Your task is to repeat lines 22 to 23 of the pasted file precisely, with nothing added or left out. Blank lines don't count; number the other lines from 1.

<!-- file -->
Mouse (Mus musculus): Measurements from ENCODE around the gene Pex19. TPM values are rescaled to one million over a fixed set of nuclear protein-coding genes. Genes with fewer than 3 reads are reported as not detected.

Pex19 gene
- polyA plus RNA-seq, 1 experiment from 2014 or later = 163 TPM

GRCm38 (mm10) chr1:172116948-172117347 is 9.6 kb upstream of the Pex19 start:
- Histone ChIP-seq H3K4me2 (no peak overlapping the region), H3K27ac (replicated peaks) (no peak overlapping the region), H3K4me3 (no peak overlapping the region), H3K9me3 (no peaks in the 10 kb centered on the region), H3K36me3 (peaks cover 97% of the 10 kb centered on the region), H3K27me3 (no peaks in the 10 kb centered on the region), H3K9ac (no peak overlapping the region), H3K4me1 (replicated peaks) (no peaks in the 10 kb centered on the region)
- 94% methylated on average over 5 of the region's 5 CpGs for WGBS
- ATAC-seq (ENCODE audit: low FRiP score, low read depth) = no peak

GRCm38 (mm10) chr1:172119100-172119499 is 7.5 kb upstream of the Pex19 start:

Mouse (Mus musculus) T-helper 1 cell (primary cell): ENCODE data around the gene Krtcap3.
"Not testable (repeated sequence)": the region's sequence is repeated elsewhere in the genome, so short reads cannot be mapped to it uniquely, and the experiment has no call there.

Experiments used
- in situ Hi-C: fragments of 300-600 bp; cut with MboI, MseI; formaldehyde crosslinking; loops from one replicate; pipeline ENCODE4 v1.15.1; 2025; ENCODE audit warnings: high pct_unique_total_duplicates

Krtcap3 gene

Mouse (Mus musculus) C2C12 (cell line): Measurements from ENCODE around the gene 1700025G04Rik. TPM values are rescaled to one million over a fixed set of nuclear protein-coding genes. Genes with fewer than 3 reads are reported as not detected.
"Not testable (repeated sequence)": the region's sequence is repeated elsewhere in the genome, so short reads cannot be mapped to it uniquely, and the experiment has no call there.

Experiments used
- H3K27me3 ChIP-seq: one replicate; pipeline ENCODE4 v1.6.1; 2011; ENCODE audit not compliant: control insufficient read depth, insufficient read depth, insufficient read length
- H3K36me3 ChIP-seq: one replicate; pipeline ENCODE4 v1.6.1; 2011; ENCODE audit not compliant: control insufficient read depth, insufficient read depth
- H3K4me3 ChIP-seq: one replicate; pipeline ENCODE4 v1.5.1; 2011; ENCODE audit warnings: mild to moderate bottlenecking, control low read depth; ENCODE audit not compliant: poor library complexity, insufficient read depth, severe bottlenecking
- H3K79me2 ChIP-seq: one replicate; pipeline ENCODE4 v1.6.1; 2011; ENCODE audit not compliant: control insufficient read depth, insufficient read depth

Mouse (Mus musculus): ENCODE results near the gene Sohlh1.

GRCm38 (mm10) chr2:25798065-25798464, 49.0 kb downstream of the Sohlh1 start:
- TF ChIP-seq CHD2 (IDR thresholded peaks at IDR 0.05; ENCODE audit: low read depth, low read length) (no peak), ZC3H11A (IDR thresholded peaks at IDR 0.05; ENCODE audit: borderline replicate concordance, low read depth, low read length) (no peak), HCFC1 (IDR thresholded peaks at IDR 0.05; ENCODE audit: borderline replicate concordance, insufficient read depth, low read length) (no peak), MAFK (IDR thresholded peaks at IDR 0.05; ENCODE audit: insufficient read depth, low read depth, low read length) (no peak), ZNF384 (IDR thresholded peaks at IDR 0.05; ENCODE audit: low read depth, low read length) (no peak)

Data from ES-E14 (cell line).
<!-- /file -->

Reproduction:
GRCm38 (mm10) chr2:25798065-25798464, 49.0 kb downstream of the Sohlh1 start:
- TF ChIP-seq CHD2 (IDR thresholded peaks at IDR 0.05; ENCODE audit: low read depth, low read length) (no peak), ZC3H11A (IDR thresholded peaks at IDR 0.05; ENCODE audit: borderline replicate concordance, low read depth, low read length) (no peak), HCFC1 (IDR thresholded peaks at IDR 0.05; ENCODE audit: borderline replicate concordance, insufficient read depth, low read length) (no peak), MAFK (IDR thresholded peaks at IDR 0.05; ENCODE audit: insufficient read depth, low read depth, low read length) (no peak), ZNF384 (IDR thresholded peaks at IDR 0.05; ENCODE audit: low read depth, low read length) (no peak)